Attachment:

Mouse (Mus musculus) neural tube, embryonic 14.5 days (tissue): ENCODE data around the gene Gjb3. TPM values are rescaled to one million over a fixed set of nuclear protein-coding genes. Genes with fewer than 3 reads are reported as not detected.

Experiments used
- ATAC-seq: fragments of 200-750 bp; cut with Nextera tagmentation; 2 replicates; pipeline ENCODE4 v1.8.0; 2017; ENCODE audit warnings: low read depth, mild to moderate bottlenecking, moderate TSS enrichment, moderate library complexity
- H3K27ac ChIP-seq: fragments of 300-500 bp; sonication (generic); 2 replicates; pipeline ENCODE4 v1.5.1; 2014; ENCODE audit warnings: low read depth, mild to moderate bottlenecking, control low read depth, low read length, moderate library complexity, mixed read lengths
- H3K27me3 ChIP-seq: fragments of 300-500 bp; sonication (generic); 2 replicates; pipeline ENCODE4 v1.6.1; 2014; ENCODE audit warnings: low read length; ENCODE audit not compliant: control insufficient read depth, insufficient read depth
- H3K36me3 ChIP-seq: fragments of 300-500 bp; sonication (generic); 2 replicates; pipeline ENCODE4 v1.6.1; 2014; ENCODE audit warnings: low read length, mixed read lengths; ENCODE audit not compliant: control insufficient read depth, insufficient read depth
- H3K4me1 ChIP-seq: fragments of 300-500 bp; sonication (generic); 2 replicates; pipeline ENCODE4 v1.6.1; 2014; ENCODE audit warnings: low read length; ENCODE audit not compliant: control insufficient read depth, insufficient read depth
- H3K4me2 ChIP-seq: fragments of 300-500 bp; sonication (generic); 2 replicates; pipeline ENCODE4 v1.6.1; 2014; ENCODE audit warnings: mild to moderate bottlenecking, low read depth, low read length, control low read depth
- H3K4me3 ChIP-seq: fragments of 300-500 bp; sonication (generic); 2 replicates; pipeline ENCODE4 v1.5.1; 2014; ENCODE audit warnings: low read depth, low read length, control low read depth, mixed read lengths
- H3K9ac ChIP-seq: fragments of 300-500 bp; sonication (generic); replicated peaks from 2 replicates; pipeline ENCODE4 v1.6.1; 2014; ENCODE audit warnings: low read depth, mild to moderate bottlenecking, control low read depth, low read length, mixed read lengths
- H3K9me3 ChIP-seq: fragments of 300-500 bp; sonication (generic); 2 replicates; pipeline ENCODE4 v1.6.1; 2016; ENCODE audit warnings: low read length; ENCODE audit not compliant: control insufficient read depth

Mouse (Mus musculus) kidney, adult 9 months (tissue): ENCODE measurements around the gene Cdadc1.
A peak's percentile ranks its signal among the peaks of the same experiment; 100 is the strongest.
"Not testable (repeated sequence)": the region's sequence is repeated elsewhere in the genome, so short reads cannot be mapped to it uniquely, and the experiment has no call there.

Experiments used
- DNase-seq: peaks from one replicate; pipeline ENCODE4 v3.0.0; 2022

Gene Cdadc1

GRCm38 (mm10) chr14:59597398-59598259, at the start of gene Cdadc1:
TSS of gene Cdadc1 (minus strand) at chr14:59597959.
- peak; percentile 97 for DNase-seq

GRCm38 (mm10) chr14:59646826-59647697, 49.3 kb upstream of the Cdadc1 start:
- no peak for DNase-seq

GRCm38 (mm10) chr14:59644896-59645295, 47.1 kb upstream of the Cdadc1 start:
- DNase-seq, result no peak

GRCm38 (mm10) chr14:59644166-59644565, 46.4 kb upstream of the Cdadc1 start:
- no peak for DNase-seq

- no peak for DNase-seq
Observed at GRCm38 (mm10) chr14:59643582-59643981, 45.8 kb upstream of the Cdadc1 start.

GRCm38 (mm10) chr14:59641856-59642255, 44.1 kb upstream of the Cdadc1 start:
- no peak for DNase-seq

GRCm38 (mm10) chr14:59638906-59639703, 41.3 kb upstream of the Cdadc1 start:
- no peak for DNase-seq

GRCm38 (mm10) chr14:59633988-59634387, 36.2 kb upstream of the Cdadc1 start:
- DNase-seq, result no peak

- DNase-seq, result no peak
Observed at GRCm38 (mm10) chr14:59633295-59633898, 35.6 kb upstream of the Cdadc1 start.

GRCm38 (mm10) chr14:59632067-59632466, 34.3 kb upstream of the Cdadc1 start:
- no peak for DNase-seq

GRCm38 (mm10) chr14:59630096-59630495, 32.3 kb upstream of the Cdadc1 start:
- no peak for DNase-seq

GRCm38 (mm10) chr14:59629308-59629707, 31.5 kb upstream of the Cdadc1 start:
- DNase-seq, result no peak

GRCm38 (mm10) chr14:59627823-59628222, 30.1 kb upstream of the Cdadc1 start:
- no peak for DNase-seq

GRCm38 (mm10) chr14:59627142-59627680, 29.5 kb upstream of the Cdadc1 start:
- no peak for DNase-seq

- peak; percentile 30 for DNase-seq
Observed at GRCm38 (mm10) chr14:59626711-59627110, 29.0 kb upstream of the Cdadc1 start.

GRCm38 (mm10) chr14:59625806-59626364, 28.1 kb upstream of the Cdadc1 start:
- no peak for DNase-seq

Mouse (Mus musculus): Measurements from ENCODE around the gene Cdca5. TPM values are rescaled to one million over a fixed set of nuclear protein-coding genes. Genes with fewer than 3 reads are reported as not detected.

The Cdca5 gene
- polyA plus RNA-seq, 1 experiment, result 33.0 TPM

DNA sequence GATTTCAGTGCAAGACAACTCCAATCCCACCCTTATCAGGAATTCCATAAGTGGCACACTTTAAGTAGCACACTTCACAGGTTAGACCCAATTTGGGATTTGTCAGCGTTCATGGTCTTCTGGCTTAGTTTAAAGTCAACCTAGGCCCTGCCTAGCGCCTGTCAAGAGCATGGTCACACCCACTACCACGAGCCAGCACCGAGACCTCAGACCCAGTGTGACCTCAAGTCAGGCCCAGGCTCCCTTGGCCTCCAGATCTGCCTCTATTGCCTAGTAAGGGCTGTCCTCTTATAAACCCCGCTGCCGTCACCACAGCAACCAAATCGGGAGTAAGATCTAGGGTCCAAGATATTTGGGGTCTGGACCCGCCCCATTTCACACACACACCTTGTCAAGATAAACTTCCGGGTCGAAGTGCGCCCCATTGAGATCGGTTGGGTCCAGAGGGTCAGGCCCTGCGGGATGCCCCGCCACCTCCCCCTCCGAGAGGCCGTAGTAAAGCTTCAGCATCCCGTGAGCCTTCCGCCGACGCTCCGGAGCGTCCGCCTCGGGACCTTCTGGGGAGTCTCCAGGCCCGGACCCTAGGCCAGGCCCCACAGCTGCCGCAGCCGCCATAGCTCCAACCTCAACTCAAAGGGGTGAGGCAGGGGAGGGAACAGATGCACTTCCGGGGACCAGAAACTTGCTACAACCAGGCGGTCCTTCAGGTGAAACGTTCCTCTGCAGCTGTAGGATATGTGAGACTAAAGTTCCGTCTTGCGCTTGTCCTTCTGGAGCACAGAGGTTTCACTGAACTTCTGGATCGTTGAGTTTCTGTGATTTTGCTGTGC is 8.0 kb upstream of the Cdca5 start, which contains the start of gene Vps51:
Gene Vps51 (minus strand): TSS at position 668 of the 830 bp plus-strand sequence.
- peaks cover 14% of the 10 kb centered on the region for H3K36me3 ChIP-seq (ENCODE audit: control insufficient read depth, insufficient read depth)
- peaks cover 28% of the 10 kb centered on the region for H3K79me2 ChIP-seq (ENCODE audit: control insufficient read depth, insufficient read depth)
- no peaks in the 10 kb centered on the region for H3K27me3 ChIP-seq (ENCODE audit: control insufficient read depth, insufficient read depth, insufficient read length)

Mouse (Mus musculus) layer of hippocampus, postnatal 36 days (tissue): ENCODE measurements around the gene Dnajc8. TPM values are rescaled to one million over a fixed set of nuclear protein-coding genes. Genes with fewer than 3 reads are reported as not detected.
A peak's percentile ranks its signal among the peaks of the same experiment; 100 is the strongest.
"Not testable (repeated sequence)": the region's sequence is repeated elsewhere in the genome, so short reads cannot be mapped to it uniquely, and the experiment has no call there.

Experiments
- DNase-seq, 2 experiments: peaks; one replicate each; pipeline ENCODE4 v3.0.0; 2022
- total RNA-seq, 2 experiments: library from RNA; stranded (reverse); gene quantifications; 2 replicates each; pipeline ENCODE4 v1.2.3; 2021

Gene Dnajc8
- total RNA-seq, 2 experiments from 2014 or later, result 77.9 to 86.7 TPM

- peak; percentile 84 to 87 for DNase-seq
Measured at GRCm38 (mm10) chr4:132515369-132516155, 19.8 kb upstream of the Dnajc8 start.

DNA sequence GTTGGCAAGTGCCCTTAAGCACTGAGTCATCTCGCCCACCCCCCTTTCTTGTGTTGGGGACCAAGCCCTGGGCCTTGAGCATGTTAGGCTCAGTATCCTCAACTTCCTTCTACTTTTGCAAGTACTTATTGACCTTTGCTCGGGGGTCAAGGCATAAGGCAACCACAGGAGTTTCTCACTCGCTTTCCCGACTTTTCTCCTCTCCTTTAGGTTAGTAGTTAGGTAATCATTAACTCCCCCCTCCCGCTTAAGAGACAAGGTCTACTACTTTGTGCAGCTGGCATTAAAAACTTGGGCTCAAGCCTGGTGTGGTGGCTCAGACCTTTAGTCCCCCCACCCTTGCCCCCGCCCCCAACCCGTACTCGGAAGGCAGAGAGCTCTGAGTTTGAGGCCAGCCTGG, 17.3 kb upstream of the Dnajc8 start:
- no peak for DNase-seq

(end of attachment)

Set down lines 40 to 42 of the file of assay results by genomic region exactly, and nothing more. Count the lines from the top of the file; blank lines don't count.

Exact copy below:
- no peak for DNase-seq

GRCm38 (mm10) chr14:59629308-59629707, 31.5 kb upstream of the Cdadc1 start:
- DNase-seq, result no peak